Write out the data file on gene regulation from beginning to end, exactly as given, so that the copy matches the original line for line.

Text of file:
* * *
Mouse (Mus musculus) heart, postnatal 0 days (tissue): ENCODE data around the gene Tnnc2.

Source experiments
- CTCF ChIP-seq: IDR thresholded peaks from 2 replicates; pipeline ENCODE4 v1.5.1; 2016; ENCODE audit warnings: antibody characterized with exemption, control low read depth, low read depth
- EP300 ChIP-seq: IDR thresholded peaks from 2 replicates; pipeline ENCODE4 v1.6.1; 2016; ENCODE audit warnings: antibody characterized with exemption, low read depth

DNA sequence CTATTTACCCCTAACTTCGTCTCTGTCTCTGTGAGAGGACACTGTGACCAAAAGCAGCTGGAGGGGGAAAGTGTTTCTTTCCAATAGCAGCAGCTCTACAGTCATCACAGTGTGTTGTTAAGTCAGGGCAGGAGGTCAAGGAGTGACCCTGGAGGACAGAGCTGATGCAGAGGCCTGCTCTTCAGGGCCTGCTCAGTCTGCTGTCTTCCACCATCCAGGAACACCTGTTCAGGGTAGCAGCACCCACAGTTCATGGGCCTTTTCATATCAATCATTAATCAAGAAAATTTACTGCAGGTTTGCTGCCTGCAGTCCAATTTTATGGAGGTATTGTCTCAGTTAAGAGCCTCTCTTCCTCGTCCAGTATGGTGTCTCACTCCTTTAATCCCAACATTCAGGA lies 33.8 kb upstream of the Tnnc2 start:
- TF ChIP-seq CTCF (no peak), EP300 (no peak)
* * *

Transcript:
Mouse (Mus musculus) heart, postnatal 0 days (tissue): ENCODE data around the gene Tnnc2.

Source experiments
- CTCF ChIP-seq: IDR thresholded peaks from 2 replicates; pipeline ENCODE4 v1.5.1; 2016; ENCODE audit warnings: antibody characterized with exemption, control low read depth, low read depth
- EP300 ChIP-seq: IDR thresholded peaks from 2 replicates; pipeline ENCODE4 v1.6.1; 2016; ENCODE audit warnings: antibody characterized with exemption, low read depth

DNA sequence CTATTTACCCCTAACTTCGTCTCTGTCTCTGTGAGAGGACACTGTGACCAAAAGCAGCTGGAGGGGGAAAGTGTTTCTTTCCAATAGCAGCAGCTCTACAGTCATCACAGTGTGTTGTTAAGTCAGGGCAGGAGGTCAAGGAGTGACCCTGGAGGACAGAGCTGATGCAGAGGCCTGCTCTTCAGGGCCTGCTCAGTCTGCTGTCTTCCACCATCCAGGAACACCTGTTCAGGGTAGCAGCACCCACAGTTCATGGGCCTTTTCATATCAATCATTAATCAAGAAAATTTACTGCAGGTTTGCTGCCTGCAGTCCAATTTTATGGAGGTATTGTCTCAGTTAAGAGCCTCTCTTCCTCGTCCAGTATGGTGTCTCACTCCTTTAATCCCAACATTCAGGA lies 33.8 kb upstream of the Tnnc2 start:
- TF ChIP-seq CTCF (no peak), EP300 (no peak)